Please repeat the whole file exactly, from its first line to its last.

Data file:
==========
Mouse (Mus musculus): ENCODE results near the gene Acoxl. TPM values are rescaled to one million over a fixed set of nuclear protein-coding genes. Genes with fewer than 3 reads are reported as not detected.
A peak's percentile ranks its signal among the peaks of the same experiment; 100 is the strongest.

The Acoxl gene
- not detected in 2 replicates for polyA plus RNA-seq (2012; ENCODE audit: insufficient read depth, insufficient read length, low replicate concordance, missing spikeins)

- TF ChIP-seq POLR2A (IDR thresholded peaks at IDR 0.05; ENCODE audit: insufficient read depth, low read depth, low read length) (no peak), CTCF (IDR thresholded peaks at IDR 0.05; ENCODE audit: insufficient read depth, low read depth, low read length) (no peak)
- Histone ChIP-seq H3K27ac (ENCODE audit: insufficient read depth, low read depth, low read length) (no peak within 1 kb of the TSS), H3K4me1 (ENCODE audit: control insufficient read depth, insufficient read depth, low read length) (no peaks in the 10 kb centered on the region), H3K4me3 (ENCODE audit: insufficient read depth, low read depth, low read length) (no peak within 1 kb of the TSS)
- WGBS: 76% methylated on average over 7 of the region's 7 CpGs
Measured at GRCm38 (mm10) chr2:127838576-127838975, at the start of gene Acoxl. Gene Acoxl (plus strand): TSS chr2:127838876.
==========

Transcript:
Mouse (Mus musculus): ENCODE results near the gene Acoxl. TPM values are rescaled to one million over a fixed set of nuclear protein-coding genes. Genes with fewer than 3 reads are reported as not detected.
A peak's percentile ranks its signal among the peaks of the same experiment; 100 is the strongest.

The Acoxl gene
- not detected in 2 replicates for polyA plus RNA-seq (2012; ENCODE audit: insufficient read depth, insufficient read length, low replicate concordance, missing spikeins)

- TF ChIP-seq POLR2A (IDR thresholded peaks at IDR 0.05; ENCODE audit: insufficient read depth, low read depth, low read length) (no peak), CTCF (IDR thresholded peaks at IDR 0.05; ENCODE audit: insufficient read depth, low read depth, low read length) (no peak)
- Histone ChIP-seq H3K27ac (ENCODE audit: insufficient read depth, low read depth, low read length) (no peak within 1 kb of the TSS), H3K4me1 (ENCODE audit: control insufficient read depth, insufficient read depth, low read length) (no peaks in the 10 kb centered on the region), H3K4me3 (ENCODE audit: insufficient read depth, low read depth, low read length) (no peak within 1 kb of the TSS)
- WGBS: 76% methylated on average over 7 of the region's 7 CpGs
Measured at GRCm38 (mm10) chr2:127838576-127838975, at the start of gene Acoxl. Gene Acoxl (plus strand): TSS chr2:127838876.